Everyone experiences anxiety. Speaking in front of a group makes most of us anxious, but that motivates us to prepare and do well. Driving in heavy traffic is a common source of anxiety, but it keeps us alert and cautious to better avoid accidents. However, when feelings of intense fear and distress are overwhelming and prevent us from doing everyday things, an anxiety disorder may be the cause. Anxiety disorders are the most common mental health concern in the United States. An estimated 40 million adults in the U.S., or 18%, have an anxiety disorder. Approximately 8% of children and teenagers experience the negative impact of an anxiety disorder at school and at home. Most people develop symptoms of anxiety disorders before age 21 and women are 60% more likely to be diagnosed with an anxiety disorder than men.
Types of Anxiety Disorders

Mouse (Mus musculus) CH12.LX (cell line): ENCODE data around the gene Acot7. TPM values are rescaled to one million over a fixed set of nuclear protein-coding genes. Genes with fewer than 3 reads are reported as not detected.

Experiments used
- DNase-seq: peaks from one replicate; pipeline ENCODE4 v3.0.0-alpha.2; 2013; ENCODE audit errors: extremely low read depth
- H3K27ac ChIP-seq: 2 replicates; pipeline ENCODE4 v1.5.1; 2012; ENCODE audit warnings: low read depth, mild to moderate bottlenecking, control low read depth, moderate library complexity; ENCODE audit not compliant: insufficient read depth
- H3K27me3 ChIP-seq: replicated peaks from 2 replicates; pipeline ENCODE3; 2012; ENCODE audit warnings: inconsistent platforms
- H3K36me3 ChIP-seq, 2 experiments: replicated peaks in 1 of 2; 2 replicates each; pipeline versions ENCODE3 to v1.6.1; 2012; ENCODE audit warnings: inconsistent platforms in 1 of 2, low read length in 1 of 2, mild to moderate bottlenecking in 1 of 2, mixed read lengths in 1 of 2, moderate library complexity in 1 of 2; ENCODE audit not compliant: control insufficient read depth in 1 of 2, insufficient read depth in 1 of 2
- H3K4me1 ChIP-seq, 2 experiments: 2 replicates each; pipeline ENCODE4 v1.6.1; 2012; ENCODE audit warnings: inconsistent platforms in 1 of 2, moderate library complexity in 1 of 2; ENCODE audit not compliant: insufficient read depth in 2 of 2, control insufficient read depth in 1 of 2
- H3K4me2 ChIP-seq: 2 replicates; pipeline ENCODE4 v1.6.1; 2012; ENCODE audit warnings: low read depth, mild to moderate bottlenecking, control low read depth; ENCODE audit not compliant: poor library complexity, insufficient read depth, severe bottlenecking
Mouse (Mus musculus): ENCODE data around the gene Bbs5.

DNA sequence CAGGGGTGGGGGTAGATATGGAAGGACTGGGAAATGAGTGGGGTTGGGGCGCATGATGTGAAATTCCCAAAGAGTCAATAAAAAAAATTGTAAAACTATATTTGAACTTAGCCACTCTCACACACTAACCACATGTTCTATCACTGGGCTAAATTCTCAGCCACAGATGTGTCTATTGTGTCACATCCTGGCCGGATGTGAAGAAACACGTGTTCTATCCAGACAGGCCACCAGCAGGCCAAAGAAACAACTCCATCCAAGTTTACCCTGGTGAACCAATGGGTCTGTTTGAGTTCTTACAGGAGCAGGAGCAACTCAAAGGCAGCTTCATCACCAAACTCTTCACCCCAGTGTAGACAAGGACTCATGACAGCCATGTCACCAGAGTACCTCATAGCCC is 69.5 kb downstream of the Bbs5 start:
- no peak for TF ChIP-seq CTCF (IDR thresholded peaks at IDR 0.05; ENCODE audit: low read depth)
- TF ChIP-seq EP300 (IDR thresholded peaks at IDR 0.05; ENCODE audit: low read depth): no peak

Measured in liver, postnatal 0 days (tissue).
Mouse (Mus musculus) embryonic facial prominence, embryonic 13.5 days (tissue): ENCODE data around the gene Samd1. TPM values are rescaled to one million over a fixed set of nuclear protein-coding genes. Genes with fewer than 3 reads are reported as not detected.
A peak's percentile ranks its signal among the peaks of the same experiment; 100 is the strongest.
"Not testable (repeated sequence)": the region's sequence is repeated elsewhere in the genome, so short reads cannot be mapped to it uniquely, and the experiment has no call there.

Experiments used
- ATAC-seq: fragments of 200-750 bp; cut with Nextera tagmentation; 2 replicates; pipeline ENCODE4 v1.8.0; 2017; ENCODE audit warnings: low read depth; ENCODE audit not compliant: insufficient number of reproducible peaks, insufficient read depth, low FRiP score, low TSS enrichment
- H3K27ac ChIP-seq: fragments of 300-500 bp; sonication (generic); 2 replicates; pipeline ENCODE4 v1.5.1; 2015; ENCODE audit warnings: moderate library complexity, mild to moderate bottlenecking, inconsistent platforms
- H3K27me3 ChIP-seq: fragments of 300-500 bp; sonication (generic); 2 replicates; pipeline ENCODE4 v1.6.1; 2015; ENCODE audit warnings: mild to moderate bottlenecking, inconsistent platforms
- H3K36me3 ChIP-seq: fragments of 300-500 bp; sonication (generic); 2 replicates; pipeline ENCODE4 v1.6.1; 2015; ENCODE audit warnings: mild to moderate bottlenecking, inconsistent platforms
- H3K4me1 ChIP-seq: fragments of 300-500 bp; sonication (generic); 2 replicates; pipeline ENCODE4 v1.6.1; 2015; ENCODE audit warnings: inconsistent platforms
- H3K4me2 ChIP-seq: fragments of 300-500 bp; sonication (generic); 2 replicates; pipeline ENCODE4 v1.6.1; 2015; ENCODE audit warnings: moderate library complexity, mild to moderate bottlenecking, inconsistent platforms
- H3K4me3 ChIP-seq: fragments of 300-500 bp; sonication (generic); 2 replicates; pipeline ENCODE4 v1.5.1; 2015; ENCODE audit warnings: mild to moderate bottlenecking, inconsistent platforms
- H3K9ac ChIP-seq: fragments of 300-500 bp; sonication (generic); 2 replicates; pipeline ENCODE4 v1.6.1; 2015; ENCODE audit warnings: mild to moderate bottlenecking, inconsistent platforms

Characterized by panic attacks—sudden feelings of terror—sometimes striking repeatedly and without warning. Often mistaken for a heart attack, a panic attack causes powerful, physical symptoms including chest pain, heart palpitations, dizziness, shortness of breath and stomach upset.
For someone with a phobia, certain places, events or objects create powerful reactions of strong, irrational fear. Depending on the type and number of triggers, this fear and the attempt to control it can seem to take over a person’s life.
Generalized Anxiety Disorder (GAD)
GAD produces chronic, exaggerated worrying about everyday life. This can consume hours each day, making it hard to concentrate or finish routine daily tasks. A person with GAD may become exhausted by worry and experience headaches, tension or nausea.
Social Anxiety Disorder
This disorder causes intense fear, often driven by irrational worries about social humiliation—“saying something stupid,” or “not knowing what to say.” Someone with social anxiety disorder may not take part in conversations, contribute to class discussions, or offer their ideas, and may become isolated.
SOURCE: National Alliance on Mental Illness (NAMI) www.nami.org